“Many pupils of other non Orthodox faiths attend today’s Greek modern schools which are now multicultural.

According to the presidential Decree 200/98 the pupils who enter the school prior to the Morning Prayer are obliged to attend the assembly area with their Year Group even if they do not pray, respecting their peers who are praying.

Often this is not adhered to as the children when in school at the time of the prayer they want to be part of the team and participate in the first collective activity of the school day.

The children do not wish to feel excluded, odd looking and talked about.

Many a time Muslim pupils took to the microphone and recited “Our Father in Heaven…”

“Why should I not say myself a prayer? Am I not like all the other children? “asked once a pupil of Year 3 and at another time a pupil of Year 5, a Catholic girl, told her teacher that she felt that the other pupils stared at her strangely and made comments on the way she does the sign of the cross.

Parents of children of the non orthodox faith have often requested for their children to participate in the Morning Prayer but without making the sign of the cross.

They themselves were aware that their children were participating anyway.

If discussions were taking place at home the children would react strongly.

Some of the parents opposed as they felt that we as teachers had no respect for their religious beliefs.

It is therefore necessary to find a way such as not to deprive our children from participating in the morning prayer and of course in any other school activity.

I consider their exclusion from the prayer to be an error as well as a violation of their right and is in conflict with the Convention Rights of children a subject taught in school and an official part of the Curriculum.

132nd School after a lot of thought and discussion replaced ” Our Father in Haven….” With the following poem-prayer ”The Morning Star” by Yiannis Ritsos:

“Oh Dear God, we are wellMake, oh Dear god, that the children have a Creek of milk, Plenty of Stars, Plenty of SongsMake oh Dear God all to be well”

The lyrics have been chosen as not to be in conflict with the “original elements of orthodoxy” as required by law , do not offend any other faith, they are simple to understand and make allowances for the other faiths children to pray.

However the local parish objected.

When the Headmistress of the specific school asked them for a common solution, they refused to discuss.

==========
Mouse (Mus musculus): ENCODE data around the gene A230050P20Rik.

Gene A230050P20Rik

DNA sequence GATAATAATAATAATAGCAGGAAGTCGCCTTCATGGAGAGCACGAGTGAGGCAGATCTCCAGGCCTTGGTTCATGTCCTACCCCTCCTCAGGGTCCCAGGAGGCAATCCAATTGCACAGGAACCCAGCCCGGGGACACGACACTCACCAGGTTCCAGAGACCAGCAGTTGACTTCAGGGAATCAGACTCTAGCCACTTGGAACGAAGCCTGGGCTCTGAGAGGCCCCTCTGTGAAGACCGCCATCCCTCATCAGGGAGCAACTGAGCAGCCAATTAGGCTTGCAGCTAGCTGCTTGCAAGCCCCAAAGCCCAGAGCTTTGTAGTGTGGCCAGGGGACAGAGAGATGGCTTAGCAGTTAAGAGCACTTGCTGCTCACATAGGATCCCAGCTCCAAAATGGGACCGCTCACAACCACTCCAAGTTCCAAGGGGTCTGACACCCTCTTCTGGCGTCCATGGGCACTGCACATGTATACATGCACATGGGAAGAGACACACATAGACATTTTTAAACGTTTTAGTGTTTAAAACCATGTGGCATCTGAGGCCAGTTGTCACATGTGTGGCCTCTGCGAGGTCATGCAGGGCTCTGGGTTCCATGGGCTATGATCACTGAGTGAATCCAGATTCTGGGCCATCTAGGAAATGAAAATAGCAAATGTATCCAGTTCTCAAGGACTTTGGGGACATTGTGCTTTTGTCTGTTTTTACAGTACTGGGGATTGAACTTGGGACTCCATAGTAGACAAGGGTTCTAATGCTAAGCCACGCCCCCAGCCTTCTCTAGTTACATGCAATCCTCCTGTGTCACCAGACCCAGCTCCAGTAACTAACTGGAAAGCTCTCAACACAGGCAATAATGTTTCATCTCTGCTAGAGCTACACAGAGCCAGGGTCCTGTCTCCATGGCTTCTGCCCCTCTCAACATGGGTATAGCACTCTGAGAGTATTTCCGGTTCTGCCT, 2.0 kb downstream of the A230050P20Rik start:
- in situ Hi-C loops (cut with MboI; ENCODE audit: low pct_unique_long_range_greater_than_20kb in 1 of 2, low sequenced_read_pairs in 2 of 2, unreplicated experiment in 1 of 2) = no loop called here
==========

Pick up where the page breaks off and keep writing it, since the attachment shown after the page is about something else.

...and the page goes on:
Cont ..: Mrs Protonotariou failed the selection process and her replacement reinstated the “Our Father in Heaven..”.

In the uproar that followed(E has always taken an interest with several reports of “IOU” Mr A Lykourentzos Deputy Minister of Education intervened stating along other comments in NET that he is in the position that he is in, in order  to protect ” The Laws of the country” and the ” Greek tradition”.

The Defending Council for Children requested further explanation but they received no reply.

This is what 3 of our commentators in the experiment of 132nd School say:

H Frangopoulos: “The free mixing of different religious beliefs and the comparison of those leads to one distancing himself from Any Religion.

Especially when we are talking about Yiannis Ritsos who was a Marxist and he had no Belief in any religion.”

A Kariotoglou: “It was wonderful to see what they did and bravo to those who took the initiative”.

K Bey: “It was so good….as for the result of this experiment, it can only happen in Greece where there is darkness and intolerance”.

On the light of the position of Mr. Kariotoglou we asked him to pass on the relevant questions to Archbishop Ieronymos. However we received no response.

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Mini revolt by refugee minors in Lesvos detention center

Posted by clandestina on 3 June 2009

This is a translation of an article by the local newspaper “Empros”.

Here you may read the complaints madeby the social workers of Samos.  And here is a view on the Situation in Samos a year ago.


Black out with refugee minors

by Pelli Yakoumi

A mini uprising occurred yesterday morning when more than 150 refugee children who have been detained in Pagani Center for nearly a month, after the Minors’ Center at Aghiasos was crammed in early May and since then has been unable to receive any more refugees. Around 10 yesterday morning minors in Pagani began to shout, to break windows and drum on the doors, asking – what else – their freedom.

Although the law provides that minors immigrants should be released almost immediately after arriving from the Turkish coast, provided that there has been taken care for them in terms of housing and care, young boys aged 15 to 17 years remain under detention at the Pagani center for time which exceeds the time adults stay – three – at most – days, that is.